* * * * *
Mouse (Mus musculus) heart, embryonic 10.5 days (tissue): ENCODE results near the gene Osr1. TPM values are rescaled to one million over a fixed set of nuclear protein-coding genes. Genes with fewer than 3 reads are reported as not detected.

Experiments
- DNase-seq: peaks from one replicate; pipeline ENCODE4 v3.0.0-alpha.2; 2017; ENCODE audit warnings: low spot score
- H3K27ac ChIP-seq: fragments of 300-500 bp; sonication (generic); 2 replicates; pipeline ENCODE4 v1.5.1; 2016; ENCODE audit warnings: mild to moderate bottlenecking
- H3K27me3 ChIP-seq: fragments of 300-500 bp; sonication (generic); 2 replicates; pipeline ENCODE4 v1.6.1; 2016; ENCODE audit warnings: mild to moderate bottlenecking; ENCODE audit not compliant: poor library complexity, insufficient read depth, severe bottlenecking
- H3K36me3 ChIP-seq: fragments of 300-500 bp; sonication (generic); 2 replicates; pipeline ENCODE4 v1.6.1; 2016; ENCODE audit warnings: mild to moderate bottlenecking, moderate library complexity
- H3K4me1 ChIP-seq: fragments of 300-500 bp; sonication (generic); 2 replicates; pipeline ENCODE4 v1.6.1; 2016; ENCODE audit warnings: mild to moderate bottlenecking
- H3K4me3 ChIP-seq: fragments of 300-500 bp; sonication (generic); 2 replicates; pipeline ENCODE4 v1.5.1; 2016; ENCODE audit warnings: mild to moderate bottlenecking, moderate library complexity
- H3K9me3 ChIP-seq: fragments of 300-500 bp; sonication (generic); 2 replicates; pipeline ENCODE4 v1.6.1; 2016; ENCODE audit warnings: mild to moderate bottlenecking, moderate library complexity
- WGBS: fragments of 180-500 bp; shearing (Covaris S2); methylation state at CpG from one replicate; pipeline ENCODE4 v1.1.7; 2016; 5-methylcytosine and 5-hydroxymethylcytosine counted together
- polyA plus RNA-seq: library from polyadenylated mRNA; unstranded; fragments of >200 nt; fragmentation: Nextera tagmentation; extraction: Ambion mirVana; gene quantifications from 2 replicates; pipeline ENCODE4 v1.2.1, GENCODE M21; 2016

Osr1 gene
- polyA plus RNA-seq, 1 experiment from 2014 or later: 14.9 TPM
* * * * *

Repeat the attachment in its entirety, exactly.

Mouse (Mus musculus) heart, embryonic 10.5 days (tissue): ENCODE results near the gene Osr1. TPM values are rescaled to one million over a fixed set of nuclear protein-coding genes. Genes with fewer than 3 reads are reported as not detected.

Experiments
- DNase-seq: peaks from one replicate; pipeline ENCODE4 v3.0.0-alpha.2; 2017; ENCODE audit warnings: low spot score
- H3K27ac ChIP-seq: fragments of 300-500 bp; sonication (generic); 2 replicates; pipeline ENCODE4 v1.5.1; 2016; ENCODE audit warnings: mild to moderate bottlenecking
- H3K27me3 ChIP-seq: fragments of 300-500 bp; sonication (generic); 2 replicates; pipeline ENCODE4 v1.6.1; 2016; ENCODE audit warnings: mild to moderate bottlenecking; ENCODE audit not compliant: poor library complexity, insufficient read depth, severe bottlenecking
- H3K36me3 ChIP-seq: fragments of 300-500 bp; sonication (generic); 2 replicates; pipeline ENCODE4 v1.6.1; 2016; ENCODE audit warnings: mild to moderate bottlenecking, moderate library complexity
- H3K4me1 ChIP-seq: fragments of 300-500 bp; sonication (generic); 2 replicates; pipeline ENCODE4 v1.6.1; 2016; ENCODE audit warnings: mild to moderate bottlenecking
- H3K4me3 ChIP-seq: fragments of 300-500 bp; sonication (generic); 2 replicates; pipeline ENCODE4 v1.5.1; 2016; ENCODE audit warnings: mild to moderate bottlenecking, moderate library complexity
- H3K9me3 ChIP-seq: fragments of 300-500 bp; sonication (generic); 2 replicates; pipeline ENCODE4 v1.6.1; 2016; ENCODE audit warnings: mild to moderate bottlenecking, moderate library complexity
- WGBS: fragments of 180-500 bp; shearing (Covaris S2); methylation state at CpG from one replicate; pipeline ENCODE4 v1.1.7; 2016; 5-methylcytosine and 5-hydroxymethylcytosine counted together
- polyA plus RNA-seq: library from polyadenylated mRNA; unstranded; fragments of >200 nt; fragmentation: Nextera tagmentation; extraction: Ambion mirVana; gene quantifications from 2 replicates; pipeline ENCODE4 v1.2.1, GENCODE M21; 2016

Osr1 gene
- polyA plus RNA-seq, 1 experiment from 2014 or later: 14.9 TPM